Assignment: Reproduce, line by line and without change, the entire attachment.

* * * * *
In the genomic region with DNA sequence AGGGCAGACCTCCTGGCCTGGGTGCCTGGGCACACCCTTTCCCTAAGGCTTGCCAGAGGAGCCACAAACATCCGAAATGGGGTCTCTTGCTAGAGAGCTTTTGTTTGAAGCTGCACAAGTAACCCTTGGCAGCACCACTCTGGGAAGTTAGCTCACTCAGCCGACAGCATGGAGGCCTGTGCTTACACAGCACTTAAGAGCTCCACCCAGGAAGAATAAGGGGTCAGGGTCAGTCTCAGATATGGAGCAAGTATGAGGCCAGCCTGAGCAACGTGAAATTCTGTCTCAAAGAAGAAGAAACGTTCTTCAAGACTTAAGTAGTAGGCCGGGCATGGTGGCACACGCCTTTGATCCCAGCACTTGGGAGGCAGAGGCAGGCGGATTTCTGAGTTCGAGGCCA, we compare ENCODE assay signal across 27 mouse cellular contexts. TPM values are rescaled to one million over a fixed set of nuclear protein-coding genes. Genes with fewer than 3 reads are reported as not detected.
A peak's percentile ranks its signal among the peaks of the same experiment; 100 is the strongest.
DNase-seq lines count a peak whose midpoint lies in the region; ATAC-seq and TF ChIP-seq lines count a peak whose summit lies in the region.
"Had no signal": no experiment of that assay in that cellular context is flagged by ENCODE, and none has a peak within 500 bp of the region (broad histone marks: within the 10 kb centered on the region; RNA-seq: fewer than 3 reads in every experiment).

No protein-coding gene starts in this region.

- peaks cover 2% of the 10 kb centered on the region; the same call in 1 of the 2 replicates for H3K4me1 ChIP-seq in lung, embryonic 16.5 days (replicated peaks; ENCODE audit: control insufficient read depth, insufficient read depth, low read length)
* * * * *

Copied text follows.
In the genomic region with DNA sequence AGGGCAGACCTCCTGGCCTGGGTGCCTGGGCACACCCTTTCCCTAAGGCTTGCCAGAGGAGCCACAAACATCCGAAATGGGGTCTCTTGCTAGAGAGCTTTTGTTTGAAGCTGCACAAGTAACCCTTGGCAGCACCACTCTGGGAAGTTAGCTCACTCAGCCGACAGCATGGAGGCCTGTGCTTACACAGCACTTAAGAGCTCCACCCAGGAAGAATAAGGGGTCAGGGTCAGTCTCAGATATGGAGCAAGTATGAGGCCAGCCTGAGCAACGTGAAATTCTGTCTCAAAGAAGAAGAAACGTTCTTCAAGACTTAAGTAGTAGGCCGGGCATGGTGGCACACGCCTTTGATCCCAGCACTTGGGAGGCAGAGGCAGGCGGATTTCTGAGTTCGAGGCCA, we compare ENCODE assay signal across 27 mouse cellular contexts. TPM values are rescaled to one million over a fixed set of nuclear protein-coding genes. Genes with fewer than 3 reads are reported as not detected.
A peak's percentile ranks its signal among the peaks of the same experiment; 100 is the strongest.
DNase-seq lines count a peak whose midpoint lies in the region; ATAC-seq and TF ChIP-seq lines count a peak whose summit lies in the region.
"Had no signal": no experiment of that assay in that cellular context is flagged by ENCODE, and none has a peak within 500 bp of the region (broad histone marks: within the 10 kb centered on the region; RNA-seq: fewer than 3 reads in every experiment).

No protein-coding gene starts in this region.

- peaks cover 2% of the 10 kb centered on the region; the same call in 1 of the 2 replicates for H3K4me1 ChIP-seq in lung, embryonic 16.5 days (replicated peaks; ENCODE audit: control insufficient read depth, insufficient read depth, low read length)